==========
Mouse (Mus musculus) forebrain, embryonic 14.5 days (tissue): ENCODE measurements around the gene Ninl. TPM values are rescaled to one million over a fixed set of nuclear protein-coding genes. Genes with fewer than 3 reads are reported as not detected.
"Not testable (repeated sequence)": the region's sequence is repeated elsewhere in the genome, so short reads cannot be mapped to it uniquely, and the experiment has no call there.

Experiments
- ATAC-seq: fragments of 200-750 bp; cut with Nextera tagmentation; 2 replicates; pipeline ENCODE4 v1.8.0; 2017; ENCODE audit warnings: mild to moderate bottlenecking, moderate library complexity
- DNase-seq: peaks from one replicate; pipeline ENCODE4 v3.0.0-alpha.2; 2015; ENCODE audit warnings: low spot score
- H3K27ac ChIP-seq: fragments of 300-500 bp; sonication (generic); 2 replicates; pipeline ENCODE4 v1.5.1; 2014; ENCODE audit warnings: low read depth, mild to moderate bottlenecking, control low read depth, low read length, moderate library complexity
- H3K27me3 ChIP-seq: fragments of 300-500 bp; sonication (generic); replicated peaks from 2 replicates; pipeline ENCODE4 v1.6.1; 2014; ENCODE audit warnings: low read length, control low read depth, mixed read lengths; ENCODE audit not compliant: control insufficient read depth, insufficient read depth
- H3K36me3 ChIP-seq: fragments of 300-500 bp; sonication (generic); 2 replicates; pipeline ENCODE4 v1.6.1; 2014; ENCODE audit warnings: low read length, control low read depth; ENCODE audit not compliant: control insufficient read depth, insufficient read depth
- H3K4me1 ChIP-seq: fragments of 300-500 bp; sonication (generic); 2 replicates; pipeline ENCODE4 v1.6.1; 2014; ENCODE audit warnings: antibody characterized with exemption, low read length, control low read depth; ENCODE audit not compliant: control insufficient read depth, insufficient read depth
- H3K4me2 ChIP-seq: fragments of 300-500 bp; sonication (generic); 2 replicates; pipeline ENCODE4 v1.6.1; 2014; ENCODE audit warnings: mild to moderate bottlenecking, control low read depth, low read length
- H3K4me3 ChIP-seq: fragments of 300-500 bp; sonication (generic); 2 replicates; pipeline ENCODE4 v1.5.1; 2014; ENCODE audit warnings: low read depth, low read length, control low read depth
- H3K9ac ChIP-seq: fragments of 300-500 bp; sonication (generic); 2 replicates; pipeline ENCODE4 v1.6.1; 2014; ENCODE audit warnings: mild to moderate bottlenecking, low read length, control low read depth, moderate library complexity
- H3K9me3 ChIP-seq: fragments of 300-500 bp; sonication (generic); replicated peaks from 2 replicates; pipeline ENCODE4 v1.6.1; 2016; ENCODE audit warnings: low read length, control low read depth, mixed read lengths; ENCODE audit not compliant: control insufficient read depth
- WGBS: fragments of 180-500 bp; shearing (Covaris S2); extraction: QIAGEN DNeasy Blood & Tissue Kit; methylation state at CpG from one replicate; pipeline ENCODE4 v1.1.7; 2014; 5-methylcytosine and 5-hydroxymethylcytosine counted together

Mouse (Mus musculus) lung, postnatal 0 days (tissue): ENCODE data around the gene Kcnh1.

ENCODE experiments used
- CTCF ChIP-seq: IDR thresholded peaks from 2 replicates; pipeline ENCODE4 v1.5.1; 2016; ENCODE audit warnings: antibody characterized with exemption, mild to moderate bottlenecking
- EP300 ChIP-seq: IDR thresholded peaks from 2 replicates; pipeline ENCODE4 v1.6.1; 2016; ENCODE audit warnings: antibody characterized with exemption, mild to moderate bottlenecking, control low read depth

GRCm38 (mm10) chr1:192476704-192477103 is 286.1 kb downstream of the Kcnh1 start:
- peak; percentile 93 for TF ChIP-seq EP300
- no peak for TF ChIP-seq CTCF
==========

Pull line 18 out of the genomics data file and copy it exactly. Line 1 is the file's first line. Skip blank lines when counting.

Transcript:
- EP300 ChIP-seq: IDR thresholded peaks from 2 replicates; pipeline ENCODE4 v1.6.1; 2016; ENCODE audit warnings: antibody characterized with exemption, mild to moderate bottlenecking, control low read depth